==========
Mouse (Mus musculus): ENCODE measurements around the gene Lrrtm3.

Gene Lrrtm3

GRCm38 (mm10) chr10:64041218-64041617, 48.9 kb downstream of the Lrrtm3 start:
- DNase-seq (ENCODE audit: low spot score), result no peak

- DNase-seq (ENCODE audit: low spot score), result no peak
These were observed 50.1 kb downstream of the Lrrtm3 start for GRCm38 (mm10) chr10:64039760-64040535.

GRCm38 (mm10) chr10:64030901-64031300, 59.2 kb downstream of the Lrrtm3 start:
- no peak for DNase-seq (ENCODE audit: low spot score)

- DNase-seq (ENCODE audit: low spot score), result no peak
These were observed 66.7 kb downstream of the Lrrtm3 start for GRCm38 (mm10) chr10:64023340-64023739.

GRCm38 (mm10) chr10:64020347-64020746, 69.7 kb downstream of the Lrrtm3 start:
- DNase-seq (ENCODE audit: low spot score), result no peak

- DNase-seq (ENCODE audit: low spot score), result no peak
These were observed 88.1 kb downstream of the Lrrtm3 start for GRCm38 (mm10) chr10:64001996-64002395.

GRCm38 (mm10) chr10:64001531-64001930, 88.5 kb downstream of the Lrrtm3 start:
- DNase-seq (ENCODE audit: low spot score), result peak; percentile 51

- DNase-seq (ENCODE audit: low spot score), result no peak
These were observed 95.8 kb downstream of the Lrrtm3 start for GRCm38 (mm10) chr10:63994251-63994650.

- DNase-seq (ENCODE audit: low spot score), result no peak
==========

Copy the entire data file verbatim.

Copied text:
Mouse (Mus musculus): ENCODE measurements around the gene Lrrtm3.

Gene Lrrtm3

GRCm38 (mm10) chr10:64041218-64041617, 48.9 kb downstream of the Lrrtm3 start:
- DNase-seq (ENCODE audit: low spot score), result no peak

- DNase-seq (ENCODE audit: low spot score), result no peak
These were observed 50.1 kb downstream of the Lrrtm3 start for GRCm38 (mm10) chr10:64039760-64040535.

GRCm38 (mm10) chr10:64030901-64031300, 59.2 kb downstream of the Lrrtm3 start:
- no peak for DNase-seq (ENCODE audit: low spot score)

- DNase-seq (ENCODE audit: low spot score), result no peak
These were observed 66.7 kb downstream of the Lrrtm3 start for GRCm38 (mm10) chr10:64023340-64023739.

GRCm38 (mm10) chr10:64020347-64020746, 69.7 kb downstream of the Lrrtm3 start:
- DNase-seq (ENCODE audit: low spot score), result no peak

- DNase-seq (ENCODE audit: low spot score), result no peak
These were observed 88.1 kb downstream of the Lrrtm3 start for GRCm38 (mm10) chr10:64001996-64002395.

GRCm38 (mm10) chr10:64001531-64001930, 88.5 kb downstream of the Lrrtm3 start:
- DNase-seq (ENCODE audit: low spot score), result peak; percentile 51

- DNase-seq (ENCODE audit: low spot score), result no peak
These were observed 95.8 kb downstream of the Lrrtm3 start for GRCm38 (mm10) chr10:63994251-63994650.

- DNase-seq (ENCODE audit: low spot score), result no peak